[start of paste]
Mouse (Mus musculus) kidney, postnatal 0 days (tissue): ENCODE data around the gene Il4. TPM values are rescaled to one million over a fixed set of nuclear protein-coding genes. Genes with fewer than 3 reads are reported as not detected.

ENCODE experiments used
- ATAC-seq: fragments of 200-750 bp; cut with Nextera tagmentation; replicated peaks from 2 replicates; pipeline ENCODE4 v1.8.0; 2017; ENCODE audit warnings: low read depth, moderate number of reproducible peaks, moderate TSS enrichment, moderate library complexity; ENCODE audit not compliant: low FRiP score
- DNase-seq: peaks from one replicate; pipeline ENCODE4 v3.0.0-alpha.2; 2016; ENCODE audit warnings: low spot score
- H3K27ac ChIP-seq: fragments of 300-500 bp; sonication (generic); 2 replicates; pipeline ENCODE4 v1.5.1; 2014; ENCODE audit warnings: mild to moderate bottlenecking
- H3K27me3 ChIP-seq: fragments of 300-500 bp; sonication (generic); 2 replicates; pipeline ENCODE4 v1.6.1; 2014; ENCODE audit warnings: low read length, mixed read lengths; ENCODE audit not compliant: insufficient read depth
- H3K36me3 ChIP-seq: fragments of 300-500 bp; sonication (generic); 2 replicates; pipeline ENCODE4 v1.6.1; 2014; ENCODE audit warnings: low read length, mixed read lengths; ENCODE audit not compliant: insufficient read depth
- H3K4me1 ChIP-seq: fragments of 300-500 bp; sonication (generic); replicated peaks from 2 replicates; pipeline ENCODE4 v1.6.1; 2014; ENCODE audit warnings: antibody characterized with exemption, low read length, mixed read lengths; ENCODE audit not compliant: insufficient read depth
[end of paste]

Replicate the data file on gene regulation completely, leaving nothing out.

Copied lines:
Mouse (Mus musculus) kidney, postnatal 0 days (tissue): ENCODE data around the gene Il4. TPM values are rescaled to one million over a fixed set of nuclear protein-coding genes. Genes with fewer than 3 reads are reported as not detected.

ENCODE experiments used
- ATAC-seq: fragments of 200-750 bp; cut with Nextera tagmentation; replicated peaks from 2 replicates; pipeline ENCODE4 v1.8.0; 2017; ENCODE audit warnings: low read depth, moderate number of reproducible peaks, moderate TSS enrichment, moderate library complexity; ENCODE audit not compliant: low FRiP score
- DNase-seq: peaks from one replicate; pipeline ENCODE4 v3.0.0-alpha.2; 2016; ENCODE audit warnings: low spot score
- H3K27ac ChIP-seq: fragments of 300-500 bp; sonication (generic); 2 replicates; pipeline ENCODE4 v1.5.1; 2014; ENCODE audit warnings: mild to moderate bottlenecking
- H3K27me3 ChIP-seq: fragments of 300-500 bp; sonication (generic); 2 replicates; pipeline ENCODE4 v1.6.1; 2014; ENCODE audit warnings: low read length, mixed read lengths; ENCODE audit not compliant: insufficient read depth
- H3K36me3 ChIP-seq: fragments of 300-500 bp; sonication (generic); 2 replicates; pipeline ENCODE4 v1.6.1; 2014; ENCODE audit warnings: low read length, mixed read lengths; ENCODE audit not compliant: insufficient read depth
- H3K4me1 ChIP-seq: fragments of 300-500 bp; sonication (generic); replicated peaks from 2 replicates; pipeline ENCODE4 v1.6.1; 2014; ENCODE audit warnings: antibody characterized with exemption, low read length, mixed read lengths; ENCODE audit not compliant: insufficient read depth